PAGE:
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Old 3rd January 2019, 06:58 PM   #26
CharlieLaub is offline CharlieLaub  United States
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Quote:
Originally Posted by Juhazi View Post
Wide range dipoles have two major challenges - low bass below say 60Hz and treble above 2kHz.

The bass issue comes from dipole principle, "loss by summation of opposite polarity of waves" When wavelength grows, it gets very difficult to compensate. Another problem comes when we put the radiator in a room with some walls and other boundaries. Easily it happens that backwave gets boosted when bouncing back from front wall, still polarity remains same (negative) if distance to wall is short relative to wavelength. Then at certain frequency the bounced wave is again in opposite phase to fronside wavefront and nulling happens. Above that boosting-nullings happens periodically.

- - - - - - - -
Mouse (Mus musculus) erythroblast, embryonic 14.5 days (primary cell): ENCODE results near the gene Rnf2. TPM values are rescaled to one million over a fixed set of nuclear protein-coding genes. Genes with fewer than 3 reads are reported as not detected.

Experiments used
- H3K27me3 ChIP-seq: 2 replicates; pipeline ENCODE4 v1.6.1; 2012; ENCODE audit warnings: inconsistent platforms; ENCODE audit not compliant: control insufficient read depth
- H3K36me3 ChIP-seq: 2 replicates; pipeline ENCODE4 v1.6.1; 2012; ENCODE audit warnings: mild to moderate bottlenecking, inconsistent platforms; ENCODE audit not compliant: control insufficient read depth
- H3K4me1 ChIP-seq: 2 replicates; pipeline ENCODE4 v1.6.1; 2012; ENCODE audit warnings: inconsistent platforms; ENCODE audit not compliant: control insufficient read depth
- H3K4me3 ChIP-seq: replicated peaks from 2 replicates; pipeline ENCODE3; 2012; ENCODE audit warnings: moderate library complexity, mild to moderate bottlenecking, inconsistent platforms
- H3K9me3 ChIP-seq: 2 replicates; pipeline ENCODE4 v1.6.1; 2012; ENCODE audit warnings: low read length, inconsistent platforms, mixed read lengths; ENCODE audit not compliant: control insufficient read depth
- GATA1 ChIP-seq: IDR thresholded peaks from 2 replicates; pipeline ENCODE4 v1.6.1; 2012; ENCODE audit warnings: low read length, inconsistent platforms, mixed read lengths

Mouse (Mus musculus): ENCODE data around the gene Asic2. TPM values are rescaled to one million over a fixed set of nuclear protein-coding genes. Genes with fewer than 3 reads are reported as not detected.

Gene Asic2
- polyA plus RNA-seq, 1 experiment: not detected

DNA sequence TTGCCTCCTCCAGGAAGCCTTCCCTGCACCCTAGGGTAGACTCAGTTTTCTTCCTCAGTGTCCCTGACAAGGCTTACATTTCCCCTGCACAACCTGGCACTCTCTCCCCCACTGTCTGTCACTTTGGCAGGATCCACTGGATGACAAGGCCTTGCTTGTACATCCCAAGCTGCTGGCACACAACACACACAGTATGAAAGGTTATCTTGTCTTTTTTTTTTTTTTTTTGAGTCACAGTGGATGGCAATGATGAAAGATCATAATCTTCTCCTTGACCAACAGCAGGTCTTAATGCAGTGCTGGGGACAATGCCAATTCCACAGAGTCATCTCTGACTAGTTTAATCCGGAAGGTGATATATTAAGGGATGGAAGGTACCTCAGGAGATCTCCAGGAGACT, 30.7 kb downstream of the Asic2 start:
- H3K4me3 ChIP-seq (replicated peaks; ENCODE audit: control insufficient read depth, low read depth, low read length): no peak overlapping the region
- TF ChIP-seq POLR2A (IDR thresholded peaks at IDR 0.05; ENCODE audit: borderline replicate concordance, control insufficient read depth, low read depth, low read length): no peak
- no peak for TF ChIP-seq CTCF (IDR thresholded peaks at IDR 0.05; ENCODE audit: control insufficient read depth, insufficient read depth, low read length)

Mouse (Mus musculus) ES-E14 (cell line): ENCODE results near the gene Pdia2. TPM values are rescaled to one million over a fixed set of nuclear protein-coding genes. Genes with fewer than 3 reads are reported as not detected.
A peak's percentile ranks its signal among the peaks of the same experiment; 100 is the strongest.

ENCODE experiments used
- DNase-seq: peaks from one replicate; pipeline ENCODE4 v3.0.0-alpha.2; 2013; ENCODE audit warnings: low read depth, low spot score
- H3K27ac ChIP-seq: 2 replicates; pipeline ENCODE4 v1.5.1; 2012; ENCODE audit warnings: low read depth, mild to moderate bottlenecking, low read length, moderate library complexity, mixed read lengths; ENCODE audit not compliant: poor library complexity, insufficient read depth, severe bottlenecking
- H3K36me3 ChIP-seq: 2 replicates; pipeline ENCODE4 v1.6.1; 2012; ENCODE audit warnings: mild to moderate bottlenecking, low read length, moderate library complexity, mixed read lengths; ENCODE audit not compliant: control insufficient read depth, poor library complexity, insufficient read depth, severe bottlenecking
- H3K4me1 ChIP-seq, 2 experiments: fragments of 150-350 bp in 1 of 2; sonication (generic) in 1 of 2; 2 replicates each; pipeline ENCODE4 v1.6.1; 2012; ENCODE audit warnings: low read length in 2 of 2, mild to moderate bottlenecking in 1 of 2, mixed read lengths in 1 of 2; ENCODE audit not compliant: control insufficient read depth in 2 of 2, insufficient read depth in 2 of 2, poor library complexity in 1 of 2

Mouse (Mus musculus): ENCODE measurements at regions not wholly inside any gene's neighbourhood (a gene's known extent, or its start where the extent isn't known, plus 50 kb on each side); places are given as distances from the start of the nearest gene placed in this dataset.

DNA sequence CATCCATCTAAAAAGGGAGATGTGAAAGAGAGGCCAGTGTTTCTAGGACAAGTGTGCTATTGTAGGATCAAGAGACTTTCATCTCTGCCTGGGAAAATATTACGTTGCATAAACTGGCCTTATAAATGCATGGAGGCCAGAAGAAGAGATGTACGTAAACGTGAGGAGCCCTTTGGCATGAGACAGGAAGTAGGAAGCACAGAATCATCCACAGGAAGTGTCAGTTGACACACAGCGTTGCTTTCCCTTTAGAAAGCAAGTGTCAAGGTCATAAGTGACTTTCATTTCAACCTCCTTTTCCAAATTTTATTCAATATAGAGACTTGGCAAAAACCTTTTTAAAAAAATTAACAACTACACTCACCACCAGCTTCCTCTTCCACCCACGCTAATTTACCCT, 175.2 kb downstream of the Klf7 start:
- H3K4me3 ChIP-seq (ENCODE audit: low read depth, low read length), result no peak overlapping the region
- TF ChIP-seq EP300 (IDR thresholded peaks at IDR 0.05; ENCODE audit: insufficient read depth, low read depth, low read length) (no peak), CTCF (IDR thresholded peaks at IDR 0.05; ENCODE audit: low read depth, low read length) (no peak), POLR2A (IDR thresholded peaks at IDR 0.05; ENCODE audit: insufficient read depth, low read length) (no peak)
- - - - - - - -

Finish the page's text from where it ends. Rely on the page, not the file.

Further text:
So, a dipole bass only changes the frequency range of destructive interferences! Member kimmosto has measured cardioid vs dipole bass in a room
and John Kreskowsky tells theory

Basics told:
Speaker Placement 101: How to Fight Boundary Interference (monopole source)
Dan Russell's Acoustics and Vibration Animations

This is why I decided to use monopole bass below 200Hz. When monopole is combined with dipole, there is cardioid pattern in crossover region. This seems to work well in practise. Same principle is used for Gradient 1.x and Martin Logan panels.